‘Ernst Fink’ went back to England, and then sent to France and Germany to defend Great Britain. There he stayed until 1948, serving his Army as an interpreter in Germany and governed over the Deportation Camp my mother was placed in.

For a while this was as far as Alan and I got with information. I fretted, having come so far and now at a standstill. How was I going to find where he went? I desperately wanted to thank him for saving my Mom. I tried “Googling” his name but came up short with every spelling variation. Alan was helping but coming up short too. Information slowed down for both of us.

Finally, through Alan Yates’s diligence, we found Queen Mary ship registries showing Ernest Finch left England for the USA in 1948. He had changed his name from Fink to Finch. The ship registry showed Ernest’s wife name. I decided to “Google” it, and the first thing that Google brought up was an obituary. Ilsa Finch died in 2007. I got Goosebumps all over my body. I felt I was this close to thanking this family.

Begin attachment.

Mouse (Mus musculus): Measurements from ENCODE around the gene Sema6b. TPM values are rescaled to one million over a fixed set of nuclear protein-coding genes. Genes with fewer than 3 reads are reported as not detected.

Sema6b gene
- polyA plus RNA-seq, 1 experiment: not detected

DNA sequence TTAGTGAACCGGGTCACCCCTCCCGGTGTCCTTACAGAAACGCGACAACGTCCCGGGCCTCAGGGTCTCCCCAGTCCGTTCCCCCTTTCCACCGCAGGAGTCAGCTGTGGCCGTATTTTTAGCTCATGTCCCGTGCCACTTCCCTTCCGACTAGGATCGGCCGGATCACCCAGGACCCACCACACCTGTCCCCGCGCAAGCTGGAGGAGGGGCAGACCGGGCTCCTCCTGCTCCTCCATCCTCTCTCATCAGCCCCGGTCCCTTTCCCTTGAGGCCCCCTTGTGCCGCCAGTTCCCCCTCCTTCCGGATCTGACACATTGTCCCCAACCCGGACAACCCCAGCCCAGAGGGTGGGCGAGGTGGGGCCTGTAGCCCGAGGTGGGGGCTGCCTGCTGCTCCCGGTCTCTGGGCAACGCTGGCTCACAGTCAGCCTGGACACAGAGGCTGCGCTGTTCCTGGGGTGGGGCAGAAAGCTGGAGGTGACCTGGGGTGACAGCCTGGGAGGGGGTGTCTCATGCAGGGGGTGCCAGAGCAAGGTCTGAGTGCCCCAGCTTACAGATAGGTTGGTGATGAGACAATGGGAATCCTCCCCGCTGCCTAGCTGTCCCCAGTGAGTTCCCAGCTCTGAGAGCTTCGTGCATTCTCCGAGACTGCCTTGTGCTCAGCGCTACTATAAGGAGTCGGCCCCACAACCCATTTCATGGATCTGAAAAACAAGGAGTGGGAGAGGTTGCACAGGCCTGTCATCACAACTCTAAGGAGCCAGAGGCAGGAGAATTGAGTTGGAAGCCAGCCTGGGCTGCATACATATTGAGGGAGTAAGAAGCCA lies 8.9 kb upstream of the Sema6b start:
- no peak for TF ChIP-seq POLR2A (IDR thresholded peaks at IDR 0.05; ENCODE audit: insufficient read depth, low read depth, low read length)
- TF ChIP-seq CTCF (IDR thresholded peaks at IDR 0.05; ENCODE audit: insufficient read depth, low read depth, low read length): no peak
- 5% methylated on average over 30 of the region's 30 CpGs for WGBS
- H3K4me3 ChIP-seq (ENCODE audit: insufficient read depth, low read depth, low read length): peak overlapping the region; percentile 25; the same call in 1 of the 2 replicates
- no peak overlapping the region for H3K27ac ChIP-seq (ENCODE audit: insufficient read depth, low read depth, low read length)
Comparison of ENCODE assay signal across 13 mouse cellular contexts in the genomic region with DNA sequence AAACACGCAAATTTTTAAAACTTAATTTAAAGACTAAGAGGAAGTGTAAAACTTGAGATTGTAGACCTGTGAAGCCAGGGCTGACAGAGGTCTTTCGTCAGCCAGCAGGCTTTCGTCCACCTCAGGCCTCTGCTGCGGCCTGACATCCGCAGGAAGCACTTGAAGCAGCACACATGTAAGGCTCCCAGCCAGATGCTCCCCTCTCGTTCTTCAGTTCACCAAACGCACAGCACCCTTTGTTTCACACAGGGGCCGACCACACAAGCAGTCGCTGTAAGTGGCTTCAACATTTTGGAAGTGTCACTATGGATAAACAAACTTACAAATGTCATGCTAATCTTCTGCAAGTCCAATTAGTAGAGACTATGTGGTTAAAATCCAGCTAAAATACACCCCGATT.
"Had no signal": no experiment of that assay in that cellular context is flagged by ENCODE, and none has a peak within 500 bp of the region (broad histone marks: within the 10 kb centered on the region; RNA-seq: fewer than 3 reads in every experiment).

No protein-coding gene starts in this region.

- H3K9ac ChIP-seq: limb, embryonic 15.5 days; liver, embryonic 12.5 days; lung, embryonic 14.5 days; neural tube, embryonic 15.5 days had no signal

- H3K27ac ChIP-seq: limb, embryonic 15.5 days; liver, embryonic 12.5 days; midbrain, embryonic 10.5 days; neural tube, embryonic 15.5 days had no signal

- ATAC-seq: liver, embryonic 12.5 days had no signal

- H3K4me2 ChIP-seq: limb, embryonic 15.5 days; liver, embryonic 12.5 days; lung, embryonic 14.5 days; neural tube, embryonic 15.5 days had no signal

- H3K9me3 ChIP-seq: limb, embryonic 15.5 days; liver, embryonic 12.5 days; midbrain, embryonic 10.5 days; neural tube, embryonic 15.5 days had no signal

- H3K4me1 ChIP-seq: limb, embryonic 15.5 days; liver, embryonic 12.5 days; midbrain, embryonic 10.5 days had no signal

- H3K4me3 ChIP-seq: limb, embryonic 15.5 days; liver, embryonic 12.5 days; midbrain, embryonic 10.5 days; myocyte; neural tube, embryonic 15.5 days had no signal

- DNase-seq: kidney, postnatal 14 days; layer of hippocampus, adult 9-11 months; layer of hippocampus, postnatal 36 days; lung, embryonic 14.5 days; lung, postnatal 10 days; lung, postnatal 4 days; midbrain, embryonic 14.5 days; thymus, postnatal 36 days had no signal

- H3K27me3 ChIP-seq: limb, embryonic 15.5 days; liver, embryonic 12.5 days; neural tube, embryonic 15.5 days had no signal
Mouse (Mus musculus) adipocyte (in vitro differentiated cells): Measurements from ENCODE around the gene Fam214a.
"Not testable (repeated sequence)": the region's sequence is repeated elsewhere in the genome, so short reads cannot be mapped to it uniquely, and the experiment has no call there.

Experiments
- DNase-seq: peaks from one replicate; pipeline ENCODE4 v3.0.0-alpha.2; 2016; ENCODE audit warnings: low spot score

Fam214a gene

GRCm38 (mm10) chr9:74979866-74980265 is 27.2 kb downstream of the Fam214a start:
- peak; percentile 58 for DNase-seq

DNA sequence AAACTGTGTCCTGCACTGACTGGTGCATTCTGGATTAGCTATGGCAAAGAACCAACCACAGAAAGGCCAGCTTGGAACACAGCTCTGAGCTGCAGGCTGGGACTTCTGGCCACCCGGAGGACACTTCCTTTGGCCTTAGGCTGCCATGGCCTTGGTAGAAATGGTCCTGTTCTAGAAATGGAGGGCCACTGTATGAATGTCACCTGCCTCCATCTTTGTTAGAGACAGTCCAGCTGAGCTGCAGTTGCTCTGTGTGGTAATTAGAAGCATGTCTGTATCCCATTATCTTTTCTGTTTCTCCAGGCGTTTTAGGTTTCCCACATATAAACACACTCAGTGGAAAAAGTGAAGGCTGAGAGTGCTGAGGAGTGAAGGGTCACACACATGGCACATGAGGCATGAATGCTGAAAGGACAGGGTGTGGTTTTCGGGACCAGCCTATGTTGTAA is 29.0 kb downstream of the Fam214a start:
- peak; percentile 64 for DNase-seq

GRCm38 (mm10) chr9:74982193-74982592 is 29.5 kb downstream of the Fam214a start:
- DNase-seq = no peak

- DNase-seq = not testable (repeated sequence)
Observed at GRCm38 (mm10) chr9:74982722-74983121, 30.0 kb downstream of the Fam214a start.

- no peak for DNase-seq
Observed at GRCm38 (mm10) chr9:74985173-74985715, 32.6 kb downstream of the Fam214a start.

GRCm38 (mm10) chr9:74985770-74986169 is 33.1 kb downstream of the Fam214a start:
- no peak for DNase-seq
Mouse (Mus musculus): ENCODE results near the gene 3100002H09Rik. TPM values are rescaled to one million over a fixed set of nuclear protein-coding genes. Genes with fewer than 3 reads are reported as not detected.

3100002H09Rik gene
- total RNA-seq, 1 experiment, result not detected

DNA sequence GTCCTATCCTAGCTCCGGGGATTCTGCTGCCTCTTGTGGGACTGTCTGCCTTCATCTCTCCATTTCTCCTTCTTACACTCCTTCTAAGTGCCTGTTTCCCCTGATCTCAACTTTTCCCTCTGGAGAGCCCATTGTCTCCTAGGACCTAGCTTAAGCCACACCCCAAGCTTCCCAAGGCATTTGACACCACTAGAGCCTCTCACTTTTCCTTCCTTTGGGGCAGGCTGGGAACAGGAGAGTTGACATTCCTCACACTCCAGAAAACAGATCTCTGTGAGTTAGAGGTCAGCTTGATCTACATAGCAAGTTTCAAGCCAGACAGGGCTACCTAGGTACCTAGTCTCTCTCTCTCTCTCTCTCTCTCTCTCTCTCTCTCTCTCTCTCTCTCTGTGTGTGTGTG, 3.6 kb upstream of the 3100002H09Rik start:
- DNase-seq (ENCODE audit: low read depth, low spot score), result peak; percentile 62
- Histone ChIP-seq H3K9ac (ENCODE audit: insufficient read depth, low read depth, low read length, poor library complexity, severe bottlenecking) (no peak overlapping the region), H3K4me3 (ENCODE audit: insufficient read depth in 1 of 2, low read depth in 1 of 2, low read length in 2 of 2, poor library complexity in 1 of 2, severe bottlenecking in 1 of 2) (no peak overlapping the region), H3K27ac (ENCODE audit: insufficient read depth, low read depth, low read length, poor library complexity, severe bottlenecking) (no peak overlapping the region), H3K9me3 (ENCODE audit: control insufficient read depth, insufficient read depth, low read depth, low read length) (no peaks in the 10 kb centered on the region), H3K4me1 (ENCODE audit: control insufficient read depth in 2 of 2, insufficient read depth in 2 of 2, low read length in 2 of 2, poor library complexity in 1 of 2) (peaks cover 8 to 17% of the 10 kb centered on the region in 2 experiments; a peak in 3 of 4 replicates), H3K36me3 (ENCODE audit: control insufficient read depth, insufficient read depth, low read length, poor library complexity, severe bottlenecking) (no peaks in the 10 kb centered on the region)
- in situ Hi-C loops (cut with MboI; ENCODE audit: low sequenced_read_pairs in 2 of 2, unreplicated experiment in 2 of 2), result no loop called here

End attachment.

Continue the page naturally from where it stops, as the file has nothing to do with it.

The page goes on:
The obituary listed the names of two nieces living in San Diego. I used LinkedIn and Facebook to send messages. Two days later, I got a response back from one of the nieces. She offered me her mother’s phone number. We spoke at length and indeed, Ernest Finch was her Great Uncle. He had lived in San Diego till 1972, where he died. I offered my condolences and thanked her for his great deeds. We’ve spoken a few times after that, but I did what I set out to do and thank Ernest Finch and his family for saving my mom that fateful day.

To think; Ernest Finch, the Officer who saved my mothers life lived only an hour from me. Imagine, if Ernest Finch lived and I found him after 1989, which was when I moved out here? Mom used to come to California every year and stay for six weeks at a time. Imagine if Ernest Finch and Mom reunited? I wonder to this day if it would have been utterly wonderful, awkward or uneventful given the fact that Mom buried her secrets so deep within her.